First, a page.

U.S. researchers who followed healthy male veterans for up to 24 years found that older men who ate more high-fiber fruits were less likely to show signs of gum disease.
For more than 600 men participating in a long-running Veterans Affairs dental study, each serving of high-fiber food was linked to an almost 30 percent lower likelihood of lost teeth and a 24 percent lower risk of bone loss associated with receding gums.
The apparent benefit wasn't … full story
Stars who knock back whisky, wine or beer in a movie are an invisible but potent force in prompting youngsters to experiment with alcohol or binge-drink, a large US study published on Tuesday suggests.
Major exposure to scenes of alcohol consumption in movies is a bigger risk for teen drinking than having parents who drink or if booze is easily available at home, it says.
Unprecedented in its scope, the probe entailed a confidential telephone survey … full story
Breathing air pollutants raises the risk of having a heart attack, a new review suggested.
Other studies have linked air pollution levels to hospital admissions and deaths from cardiovascular disease. But making that link for heart attacks has been controversial, since the research has been mixed.
In Wednesday's issue of the Journal of the American Medical Association, Dr. Hazrije Mustafic from the Paris Cardiovascular Research Center and his team … full story
US scientists on Wednesday reported a new advance in using gene therapy to restore eyesight in people with a rare, inherited form of blindness.
The therapy, which had been previously tried in just one eye of 12 people, worked well when injected into the other eye of three of the patients, offering a sign that the treatment is safe, effective and will not be rejected by the body.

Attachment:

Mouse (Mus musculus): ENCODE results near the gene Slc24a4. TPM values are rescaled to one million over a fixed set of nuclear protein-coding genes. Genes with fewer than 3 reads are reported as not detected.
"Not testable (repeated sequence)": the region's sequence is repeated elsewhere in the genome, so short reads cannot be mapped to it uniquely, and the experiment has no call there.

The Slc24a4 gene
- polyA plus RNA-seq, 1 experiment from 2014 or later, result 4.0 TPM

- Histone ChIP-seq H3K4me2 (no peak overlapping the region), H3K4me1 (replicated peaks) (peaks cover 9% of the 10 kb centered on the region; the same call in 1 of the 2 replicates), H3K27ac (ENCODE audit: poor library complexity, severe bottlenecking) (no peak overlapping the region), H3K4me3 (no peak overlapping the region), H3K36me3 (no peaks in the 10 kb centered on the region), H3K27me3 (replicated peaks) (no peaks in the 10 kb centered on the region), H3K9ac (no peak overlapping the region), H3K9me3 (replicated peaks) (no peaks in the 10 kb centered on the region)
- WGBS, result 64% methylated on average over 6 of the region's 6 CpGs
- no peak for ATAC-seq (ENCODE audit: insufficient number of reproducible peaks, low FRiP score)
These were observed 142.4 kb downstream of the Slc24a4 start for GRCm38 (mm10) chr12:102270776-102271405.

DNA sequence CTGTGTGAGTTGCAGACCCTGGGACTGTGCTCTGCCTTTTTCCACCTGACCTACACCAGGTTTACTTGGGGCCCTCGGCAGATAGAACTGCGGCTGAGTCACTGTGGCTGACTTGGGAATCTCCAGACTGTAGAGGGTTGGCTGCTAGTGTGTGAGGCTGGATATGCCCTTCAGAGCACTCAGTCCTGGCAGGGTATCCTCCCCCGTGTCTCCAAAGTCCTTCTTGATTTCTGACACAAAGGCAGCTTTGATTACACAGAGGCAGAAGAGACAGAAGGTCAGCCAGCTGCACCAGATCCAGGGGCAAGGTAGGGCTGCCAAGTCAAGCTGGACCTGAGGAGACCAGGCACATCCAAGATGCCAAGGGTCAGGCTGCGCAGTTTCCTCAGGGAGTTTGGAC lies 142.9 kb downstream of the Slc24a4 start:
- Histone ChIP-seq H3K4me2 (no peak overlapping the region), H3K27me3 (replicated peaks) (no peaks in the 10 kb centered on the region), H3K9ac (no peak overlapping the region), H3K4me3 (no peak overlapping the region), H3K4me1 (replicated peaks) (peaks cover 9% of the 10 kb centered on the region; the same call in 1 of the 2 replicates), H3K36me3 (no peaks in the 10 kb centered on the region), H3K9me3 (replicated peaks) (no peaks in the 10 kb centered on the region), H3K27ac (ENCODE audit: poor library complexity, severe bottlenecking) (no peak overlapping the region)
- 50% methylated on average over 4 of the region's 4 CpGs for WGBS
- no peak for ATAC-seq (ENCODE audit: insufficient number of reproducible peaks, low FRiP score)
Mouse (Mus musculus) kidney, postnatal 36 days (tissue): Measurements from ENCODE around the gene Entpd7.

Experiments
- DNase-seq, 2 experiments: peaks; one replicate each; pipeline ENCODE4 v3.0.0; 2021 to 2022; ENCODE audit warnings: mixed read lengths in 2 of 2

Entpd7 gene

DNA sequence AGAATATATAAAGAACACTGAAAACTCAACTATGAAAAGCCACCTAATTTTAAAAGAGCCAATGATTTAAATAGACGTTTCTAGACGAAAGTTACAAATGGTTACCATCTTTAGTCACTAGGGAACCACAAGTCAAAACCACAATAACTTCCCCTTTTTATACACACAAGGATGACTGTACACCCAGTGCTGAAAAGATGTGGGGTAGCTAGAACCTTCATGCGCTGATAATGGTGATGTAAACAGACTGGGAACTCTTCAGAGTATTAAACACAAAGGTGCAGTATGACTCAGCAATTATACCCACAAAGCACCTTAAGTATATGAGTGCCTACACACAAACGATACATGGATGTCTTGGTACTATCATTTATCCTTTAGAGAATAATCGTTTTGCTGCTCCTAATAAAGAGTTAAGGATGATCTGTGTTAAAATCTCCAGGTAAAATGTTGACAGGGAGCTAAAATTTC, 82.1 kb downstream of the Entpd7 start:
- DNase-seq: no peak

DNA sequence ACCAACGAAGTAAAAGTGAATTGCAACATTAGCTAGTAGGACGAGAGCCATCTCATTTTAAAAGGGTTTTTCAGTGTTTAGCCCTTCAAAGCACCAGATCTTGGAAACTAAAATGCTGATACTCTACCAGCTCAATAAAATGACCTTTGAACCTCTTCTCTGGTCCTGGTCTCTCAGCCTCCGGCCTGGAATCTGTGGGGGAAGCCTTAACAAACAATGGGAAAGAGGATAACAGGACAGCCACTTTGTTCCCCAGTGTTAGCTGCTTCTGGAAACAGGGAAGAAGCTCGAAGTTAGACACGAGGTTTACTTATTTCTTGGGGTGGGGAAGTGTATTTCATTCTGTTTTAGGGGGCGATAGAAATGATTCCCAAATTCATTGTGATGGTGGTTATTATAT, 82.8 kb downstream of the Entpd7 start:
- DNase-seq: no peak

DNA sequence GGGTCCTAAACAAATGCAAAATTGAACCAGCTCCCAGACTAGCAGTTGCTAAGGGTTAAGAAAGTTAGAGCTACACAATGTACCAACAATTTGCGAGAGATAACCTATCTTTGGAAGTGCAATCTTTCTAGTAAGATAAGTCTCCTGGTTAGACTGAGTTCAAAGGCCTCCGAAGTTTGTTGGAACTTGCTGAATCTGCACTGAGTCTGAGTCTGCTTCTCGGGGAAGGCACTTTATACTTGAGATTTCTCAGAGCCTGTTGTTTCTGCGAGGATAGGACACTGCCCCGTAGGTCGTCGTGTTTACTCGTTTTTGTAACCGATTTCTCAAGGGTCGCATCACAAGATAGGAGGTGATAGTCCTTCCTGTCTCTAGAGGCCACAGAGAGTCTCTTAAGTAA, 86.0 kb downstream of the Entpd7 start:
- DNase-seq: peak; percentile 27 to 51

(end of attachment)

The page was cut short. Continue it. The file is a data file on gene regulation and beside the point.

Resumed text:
"Our concern was that the first treatment might cause a vaccine-like … full story
International scientists on Friday agreed to a temporary two-month halt to controversial research on a bird flu virus that may be easily passed among humans, citing global health concerns.
Two separate teams of researchers, one in the Netherlands and the other in the United States, found ways late last year to engineer the H5N1 virus so that it was transmitted among mammals, something that has previously been rare.
The breakthrough raised alarm … full story
People who eat lots of magnesium-rich foods such as leafy green vegetables, nuts and beans have fewer strokes, according to an international analysis covering some 250,000 people.
But the authors of the study, published in the American Journal of Clinical Nutrition, stopped short of recommending people take a daily magnesium supplement because their analysis focused on magnesium in food -- and it may be another aspect of the food that is responsible … full story
US researchers said Wednesday they have found the first genetic mutation linked to an inherited form of prostate cancer, raising new hope of one day improving early screening for the disease.
The mutation appears only in a small subset of prostate cancer patients, but those who inherited it showed 10 to 20 times higher risk of developing prostate cancer, particularly before age 55, the researchers said.
The advance, described in the New England … full story
People who suffer from psoriasis may want to pay extra attention to heart risks, since they may be at a greater risk for blocked arteries than those who don't have the skin disease -- although the risk increase is not that high, according to a U.S. study.
And the longer patients have psoriasis, the higher their risks are, said researchers, whose findings were published in the American Journal of Cardiology.
"One of the things that we've come to … full story
Top US scientists on Wednesday defended their bid to stop details of a mutant bird flu virus from being published and called for global cooperation to ward off an uncontrollable pandemic.
Meanwhile, scientists involved in the experiments said they are cooperating with government officials and the editors of the journals Science and Nature to pare down their research for publication in the coming weeks.
The controversy arose when two separate research … full story
In a new study from a single California community, women who had been pregnant at least four times were less likely to die from cardiovascular disease than those who'd never been expecting.
Researchers said that could be due to the protective effects of pregnancy-related hormones as well as the extra social support that comes with having more children - or the fact that women who are able to get pregnant more often are healthier to begin with. … full story
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